Ankle Replacement to Relieve Severe Arthritis Pain

Image - Doctor Examining Foot

When Tim, a patient in his fifties, came to see me, he had been suffering from ankle pain for years. Severe arthritis made it increasingly difficult for him to do basic chores like mowing the lawn, let alone athletic activities that he once enjoyed. When the pain became almost constant, even when he was resting, he decided to consider ankle replacement surgery.

While most people have heard of knee and hip replacement for debilitating arthritis in these joints, many patients with severe ankle pain are surprised to learn that total ankle replacement may be an option.

Although ankle fusion traditionally has been a more common treatment, improvements in implant design and technique have made ankle replacement a viable alternative for many patients. While the goal of both procedures is to eliminate pain, ankle replacement allows for better movement after surgery.

Who Develops Ankle Arthritis?

While knee and hip arthritis generally result from years of wear and tear on a joint, ankle arthritis is usually caused by an old injury such as a broken ankle or multiple ankle sprains. Many patients I see sustained an ankle injury two to three decades earlier. Arthritis takes years to develop, and the pain tends to get worse and worse as time goes on.

What Does Ankle Replacement Entail?

Ankle replacement surgery entails replacing parts of the arthritic or damaged joint with an implant made of metal and plastic. Since the artificial joint is designed to replicate the movement of a healthy joint, it provides patients with much better motion and mobility compared to ankle fusion. When bones in the ankle are fused together using metal screws, movement in this area is restricted. This in turn puts stress on other joints in the foot, leaving an individual more susceptible to developing arthritis in those joints.

Candidates for Ankle Replacement

Candidates for ankle replacement are people with severe pain for whom conservative treatments, such as rest, activity modification, pain medication and an ankle brace fail to provide relief. Eligible patients commonly are at least 55 years old, they must have good bone quality, and they cannot have any underlying health problems that would impede healing. However, every patient is different.

Ankle replacement is highly successful in eliminating pain, and ankle motion after surgery is similar to what patients were experiencing before the procedure. Once recovery is complete, they can usually get back to many activities they gave up due to arthritis, such as walking, swimming, riding a bicycle and traveling. Patients are advised to avoid high impact activities such as running and jumping, which put stress on the joint and may decrease how long it will last. Early studies have found that a high percentage of patients still have the implant after 10 years.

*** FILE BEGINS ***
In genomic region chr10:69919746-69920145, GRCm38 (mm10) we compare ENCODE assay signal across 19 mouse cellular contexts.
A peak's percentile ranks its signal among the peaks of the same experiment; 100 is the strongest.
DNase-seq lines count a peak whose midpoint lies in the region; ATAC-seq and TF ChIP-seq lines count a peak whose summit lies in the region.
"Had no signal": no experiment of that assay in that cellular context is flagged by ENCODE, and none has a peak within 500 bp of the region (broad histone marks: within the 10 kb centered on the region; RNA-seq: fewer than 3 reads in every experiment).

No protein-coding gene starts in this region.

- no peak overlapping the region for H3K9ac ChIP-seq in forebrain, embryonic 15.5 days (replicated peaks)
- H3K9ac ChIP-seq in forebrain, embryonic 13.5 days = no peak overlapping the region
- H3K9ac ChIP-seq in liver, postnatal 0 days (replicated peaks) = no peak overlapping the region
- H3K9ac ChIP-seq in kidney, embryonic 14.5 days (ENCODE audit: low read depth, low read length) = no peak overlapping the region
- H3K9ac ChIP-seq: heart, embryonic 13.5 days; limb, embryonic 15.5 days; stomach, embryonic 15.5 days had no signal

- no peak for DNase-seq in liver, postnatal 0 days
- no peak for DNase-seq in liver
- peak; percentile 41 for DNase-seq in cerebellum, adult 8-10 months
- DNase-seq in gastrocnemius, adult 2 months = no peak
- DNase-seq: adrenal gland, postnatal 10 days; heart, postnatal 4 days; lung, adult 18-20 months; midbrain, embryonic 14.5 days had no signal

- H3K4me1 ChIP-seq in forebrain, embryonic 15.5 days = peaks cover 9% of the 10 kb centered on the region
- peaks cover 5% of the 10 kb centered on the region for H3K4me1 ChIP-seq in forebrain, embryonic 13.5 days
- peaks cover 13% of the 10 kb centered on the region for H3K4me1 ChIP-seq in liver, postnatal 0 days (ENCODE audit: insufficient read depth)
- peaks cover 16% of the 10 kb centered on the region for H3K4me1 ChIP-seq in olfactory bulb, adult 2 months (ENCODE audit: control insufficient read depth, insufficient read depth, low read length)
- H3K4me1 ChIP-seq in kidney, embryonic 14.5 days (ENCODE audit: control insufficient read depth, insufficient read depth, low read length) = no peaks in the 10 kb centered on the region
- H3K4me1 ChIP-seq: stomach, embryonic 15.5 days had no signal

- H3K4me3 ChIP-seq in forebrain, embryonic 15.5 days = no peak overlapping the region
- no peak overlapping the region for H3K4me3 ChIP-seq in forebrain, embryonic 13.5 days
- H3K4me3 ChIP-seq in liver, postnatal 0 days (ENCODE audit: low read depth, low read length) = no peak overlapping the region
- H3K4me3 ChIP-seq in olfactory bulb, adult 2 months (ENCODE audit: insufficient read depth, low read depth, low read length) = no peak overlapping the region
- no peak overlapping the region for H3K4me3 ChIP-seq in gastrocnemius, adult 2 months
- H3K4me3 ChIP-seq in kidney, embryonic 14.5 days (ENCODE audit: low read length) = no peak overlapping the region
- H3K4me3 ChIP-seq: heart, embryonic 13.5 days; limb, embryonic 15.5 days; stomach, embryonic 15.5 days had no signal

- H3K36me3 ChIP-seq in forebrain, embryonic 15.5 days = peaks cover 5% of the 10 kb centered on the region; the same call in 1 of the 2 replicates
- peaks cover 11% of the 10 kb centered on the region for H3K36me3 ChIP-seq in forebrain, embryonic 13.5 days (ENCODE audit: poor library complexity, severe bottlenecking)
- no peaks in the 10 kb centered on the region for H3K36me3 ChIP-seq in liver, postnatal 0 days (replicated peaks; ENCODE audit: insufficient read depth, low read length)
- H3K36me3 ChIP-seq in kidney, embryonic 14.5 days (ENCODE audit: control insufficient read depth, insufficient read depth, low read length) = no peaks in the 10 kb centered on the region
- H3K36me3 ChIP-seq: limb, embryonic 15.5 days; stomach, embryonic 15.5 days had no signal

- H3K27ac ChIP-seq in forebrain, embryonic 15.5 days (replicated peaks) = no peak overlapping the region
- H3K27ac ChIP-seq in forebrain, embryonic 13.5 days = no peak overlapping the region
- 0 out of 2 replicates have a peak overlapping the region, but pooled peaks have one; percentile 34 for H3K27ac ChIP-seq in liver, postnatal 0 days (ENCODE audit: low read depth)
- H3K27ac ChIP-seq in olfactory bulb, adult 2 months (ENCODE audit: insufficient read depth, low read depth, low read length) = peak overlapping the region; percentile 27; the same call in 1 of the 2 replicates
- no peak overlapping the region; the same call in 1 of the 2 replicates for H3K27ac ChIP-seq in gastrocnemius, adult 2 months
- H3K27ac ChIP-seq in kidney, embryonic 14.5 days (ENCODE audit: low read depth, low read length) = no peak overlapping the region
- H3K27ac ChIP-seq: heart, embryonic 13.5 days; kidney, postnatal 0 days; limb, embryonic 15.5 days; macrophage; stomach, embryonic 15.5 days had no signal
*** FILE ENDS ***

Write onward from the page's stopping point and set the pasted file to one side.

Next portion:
Recovery after Ankle Replacement

Patients should be prepared for a lengthy recovery, but most will tell you that for the pain relief they received, it was well worth it. They generally spend one or two nights in the hospital and won’t be able to put weight on their foot for four to six weeks following surgery. When patients are able to gradually start bearing weight, they typically use a special walking boot for another six weeks. They also begin physical therapy, which usually lasts three or four months.

Full recovery from ankle replacement surgery and the resumption of certain activities may take up to a year, but most patients are doing very well even by three months.

Ankle replacement is a complex procedure, and increasing numbers of orthopedic surgeons are receiving the training necessary to perform it. Patients are advised to choose an experienced orthopedic surgeon specializing in foot and ankle surgery. Studies also show that selecting a surgeon who does a high volume of total ankle replacements gives patients the best chance for a good result.

Dr. Scott Ellis is an orthopedic surgeon, fellowship trained in foot and ankle surgery and has vast experience with a variety of foot and ankle problems and injuries. 



The information provided in this blog by HSS and our affiliated physicians is for general informational and educational purposes, and should not be considered medical advice for any individual problem you may have. This information is not a substitute for the professional judgment of a qualified health care provider who is familiar with the unique facts about your condition and medical history. You should always consult your health care provider prior to starting any new treatment, or terminating or changing any ongoing treatment. Every post on this blog is the opinion of the author and may not reflect the official position of HSS. Please contact us if we can be helpful in answering any questions or to arrange for a visit or consult.